Advocating for His Patients 

These days, Iduri serves as IT director of clinical engineering at San Diego-based Sharp HealthCare. He’s deeply involved in the health system’s move to a single electronic health record (EHR) platform in the three-year project that’s expected to commence in 2024. Iduri’s primary role is to understand and manage the ability to connect Sharp HealthCare’s various medical devices to the EHR.

Four of the questions Iduri asks himself since getting involved in the project in May 2022 include: 

  1. “What’s the inventory of existing medical devices?”
  2. “How old are the medical devices and where are they in terms of end-of-life?” 
  3. “What is the functionality of the medical devices?”
  4. “What are the current gaps associated with integrating the medical devices with the health system’s EHR? Or is the technology so obsolete that the medical device can’t be integrated with the EHR?”

When integrating the health system’s medical devices into the EHR, Iduri says he focuses on one goal: providing the best care to patients. “Why do I care [about this work]? It’s because of patient safety and also to promote a better patient experience when they’re in the hospital,” he says.

After all, he says, “When you’re in a hospital, you would rather stay in your bed when we’re [capturing] your vitals…you don’t want to have to move into another room because a medical device isn’t connected with the EHR.”

“We want a situation where everything is seamlessly integrated in [the EHR] so that a physician or primary care provider can have a more collaborative discussion with the patient, instead of trying to go through 10 different reports and trying to consolidate them [to assess the patient’s] health status,” says Iduri.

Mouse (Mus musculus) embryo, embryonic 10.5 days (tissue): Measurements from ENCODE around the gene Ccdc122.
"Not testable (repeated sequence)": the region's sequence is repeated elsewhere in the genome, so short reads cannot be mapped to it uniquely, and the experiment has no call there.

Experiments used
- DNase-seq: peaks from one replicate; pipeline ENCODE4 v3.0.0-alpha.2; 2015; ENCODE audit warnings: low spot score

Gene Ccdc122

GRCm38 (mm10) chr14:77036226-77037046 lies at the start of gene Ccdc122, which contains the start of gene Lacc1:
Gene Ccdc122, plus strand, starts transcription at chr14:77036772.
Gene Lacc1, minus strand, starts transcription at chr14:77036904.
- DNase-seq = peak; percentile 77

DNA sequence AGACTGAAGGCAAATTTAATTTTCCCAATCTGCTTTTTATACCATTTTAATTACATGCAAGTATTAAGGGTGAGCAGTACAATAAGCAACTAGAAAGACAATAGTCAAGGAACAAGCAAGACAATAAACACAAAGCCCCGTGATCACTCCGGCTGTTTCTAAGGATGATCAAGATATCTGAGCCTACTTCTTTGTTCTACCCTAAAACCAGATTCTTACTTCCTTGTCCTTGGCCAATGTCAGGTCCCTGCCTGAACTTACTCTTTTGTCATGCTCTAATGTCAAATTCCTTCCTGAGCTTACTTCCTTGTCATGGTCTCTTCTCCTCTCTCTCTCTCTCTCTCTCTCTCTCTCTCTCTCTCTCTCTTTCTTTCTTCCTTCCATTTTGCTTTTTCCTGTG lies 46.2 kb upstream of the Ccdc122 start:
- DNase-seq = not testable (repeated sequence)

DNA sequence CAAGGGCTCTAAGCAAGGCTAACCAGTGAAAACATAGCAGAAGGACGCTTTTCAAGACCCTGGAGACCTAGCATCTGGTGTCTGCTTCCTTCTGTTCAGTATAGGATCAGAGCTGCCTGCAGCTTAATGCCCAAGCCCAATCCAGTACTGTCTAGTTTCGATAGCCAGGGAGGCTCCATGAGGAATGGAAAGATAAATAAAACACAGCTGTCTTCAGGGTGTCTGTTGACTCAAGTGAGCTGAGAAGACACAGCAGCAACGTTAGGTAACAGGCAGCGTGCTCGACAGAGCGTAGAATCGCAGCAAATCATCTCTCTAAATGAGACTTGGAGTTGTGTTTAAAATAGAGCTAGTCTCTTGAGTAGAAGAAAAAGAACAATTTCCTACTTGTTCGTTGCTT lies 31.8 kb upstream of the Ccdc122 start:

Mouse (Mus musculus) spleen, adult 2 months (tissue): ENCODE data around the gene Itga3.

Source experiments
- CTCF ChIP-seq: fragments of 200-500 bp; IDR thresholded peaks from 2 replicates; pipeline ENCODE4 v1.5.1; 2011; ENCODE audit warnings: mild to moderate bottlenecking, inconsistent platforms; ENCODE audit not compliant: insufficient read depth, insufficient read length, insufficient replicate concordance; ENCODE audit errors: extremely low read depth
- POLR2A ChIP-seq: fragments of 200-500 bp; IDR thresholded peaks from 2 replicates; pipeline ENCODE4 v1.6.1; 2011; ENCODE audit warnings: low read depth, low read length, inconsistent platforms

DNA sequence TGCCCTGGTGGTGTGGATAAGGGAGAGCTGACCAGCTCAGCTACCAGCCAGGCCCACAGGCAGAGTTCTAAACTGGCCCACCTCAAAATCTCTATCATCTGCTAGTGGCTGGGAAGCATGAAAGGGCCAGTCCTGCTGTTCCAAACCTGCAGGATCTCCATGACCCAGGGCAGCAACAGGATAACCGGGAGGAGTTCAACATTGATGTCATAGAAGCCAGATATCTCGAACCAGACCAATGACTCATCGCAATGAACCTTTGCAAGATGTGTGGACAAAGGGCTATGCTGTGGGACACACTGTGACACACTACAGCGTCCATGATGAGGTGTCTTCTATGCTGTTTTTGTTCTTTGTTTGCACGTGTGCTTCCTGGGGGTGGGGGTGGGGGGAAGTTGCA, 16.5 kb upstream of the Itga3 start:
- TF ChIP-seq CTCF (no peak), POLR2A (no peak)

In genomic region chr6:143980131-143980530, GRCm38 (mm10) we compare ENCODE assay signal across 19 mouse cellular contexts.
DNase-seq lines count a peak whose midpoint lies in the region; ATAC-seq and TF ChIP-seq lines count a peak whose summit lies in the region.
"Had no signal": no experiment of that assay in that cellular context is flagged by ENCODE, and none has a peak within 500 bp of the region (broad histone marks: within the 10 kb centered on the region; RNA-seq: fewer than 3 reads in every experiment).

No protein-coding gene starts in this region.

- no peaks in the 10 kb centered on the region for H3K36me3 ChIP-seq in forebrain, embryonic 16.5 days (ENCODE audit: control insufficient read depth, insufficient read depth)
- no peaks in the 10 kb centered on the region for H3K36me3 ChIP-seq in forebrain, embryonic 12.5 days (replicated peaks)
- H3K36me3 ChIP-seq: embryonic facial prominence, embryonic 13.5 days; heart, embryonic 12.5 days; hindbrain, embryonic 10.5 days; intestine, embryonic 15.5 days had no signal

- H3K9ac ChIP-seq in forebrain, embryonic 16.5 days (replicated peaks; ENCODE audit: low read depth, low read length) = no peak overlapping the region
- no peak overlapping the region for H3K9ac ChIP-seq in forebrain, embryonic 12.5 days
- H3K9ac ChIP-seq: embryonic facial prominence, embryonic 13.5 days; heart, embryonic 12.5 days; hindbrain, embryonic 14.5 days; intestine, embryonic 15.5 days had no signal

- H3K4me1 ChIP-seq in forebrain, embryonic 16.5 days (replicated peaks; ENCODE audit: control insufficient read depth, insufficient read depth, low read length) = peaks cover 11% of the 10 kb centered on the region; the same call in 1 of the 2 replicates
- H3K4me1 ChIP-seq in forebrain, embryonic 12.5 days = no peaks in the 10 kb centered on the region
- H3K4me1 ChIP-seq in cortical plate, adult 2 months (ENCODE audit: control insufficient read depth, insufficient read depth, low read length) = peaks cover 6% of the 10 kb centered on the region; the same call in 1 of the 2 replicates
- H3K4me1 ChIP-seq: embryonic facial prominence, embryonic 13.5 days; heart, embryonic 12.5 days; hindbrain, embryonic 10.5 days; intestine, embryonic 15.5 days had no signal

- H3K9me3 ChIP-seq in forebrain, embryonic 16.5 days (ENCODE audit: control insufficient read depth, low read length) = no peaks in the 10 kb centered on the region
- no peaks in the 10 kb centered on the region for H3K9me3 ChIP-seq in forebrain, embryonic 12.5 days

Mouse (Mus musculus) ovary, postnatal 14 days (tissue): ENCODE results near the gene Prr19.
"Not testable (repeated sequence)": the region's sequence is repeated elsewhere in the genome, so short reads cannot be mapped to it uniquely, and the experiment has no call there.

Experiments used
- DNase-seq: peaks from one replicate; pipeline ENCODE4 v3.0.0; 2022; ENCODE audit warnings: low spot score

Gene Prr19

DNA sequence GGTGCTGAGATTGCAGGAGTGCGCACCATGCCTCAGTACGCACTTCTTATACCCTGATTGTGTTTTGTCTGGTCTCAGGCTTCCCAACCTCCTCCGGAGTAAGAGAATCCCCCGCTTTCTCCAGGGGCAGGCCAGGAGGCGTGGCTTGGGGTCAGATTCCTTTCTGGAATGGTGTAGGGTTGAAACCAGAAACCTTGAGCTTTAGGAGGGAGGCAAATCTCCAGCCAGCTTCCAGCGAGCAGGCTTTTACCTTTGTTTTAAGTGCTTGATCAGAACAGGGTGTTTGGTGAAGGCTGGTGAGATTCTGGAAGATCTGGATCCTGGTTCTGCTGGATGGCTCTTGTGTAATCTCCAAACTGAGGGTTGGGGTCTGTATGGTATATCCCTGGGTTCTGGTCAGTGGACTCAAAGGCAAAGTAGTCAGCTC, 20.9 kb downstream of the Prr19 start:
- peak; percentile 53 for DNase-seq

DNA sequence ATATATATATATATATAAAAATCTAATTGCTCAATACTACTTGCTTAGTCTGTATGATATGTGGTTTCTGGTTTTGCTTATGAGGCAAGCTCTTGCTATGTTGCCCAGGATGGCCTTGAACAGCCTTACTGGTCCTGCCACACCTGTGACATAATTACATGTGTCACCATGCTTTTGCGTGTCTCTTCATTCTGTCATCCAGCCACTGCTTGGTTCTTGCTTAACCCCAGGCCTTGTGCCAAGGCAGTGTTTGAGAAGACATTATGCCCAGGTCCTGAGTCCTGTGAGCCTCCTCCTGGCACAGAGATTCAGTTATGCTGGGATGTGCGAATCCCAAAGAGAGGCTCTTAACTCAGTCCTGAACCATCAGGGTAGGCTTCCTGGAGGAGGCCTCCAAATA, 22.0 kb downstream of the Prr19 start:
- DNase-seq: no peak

He strikes a similar tone when asked about leading Renovo Solutions’ effort to achieve ISO 9001 certification in clinical engineering in 2018. “This work can translate to a very high customer rating because all of your customers should love the product or service,” Iduri says. “ Your leadership team is heavily invested in the quality of the experience they’re offering.” 

Career Reflections 

For three years, Iduri taught a class on FDA medical device regulations on a part-time basis at Southern California Institute of Technology in Anaheim. He remembers the time fondly. “I was just newly married and had a lot of energy,” he reminisces.

The class, Iduri says, met in the evenings to accommodate working professionals. “To me, it was a learning experience,” he says. “I taught students who were also in the same profession, and I got to hear their thought processes while having an opportunity to digest the whole FDA infrastructure.”

Topics covered in the class included how medical devices go through clinical trials. He drilled down into how medical devices are approved, surveillance regarding the safety of medical devices, the post-approval market entry of medical devices, and about ways the FDA receives notifications when a device malfunctions. The class also covered how recalls and safety alerts work, says Iduri.

Iduri may no longer work in the classroom, but he still has lessons to impart to the next generation of HTM professionals. Here are four nuggets of wisdom from 2023’s AAMI HTM Leadership Award winner:

  1. Stay relevant. Healthcare technology is constantly evolving, so biomeds should keep up with the latest industry trends.
  2. Maintain community. Sharing knowledge and expertise with others is a valuable way to contribute to the HTM sector.
  3. Consider teaching. After all, he says, teaching can be a rewarding experience that helps students learn about new technologies and how they can be used to improve patient care.
  4. Keep high standards. Quality management is essential for ensuring the safety and effectiveness of healthcare technologies.

Asked how he feels about winning AAMI’s most recent accolade, Iduri describes himself as excited, surprised, and overwhelmed. “I feel overwhelmed and really thankful to the whole nominating group and the committee who chose me this year.”

Aine Cryts is a contributing writer for 24×7. Questions and comments can be directed to 24×7 chief editor Keri Forsythe-Stephens at [email protected].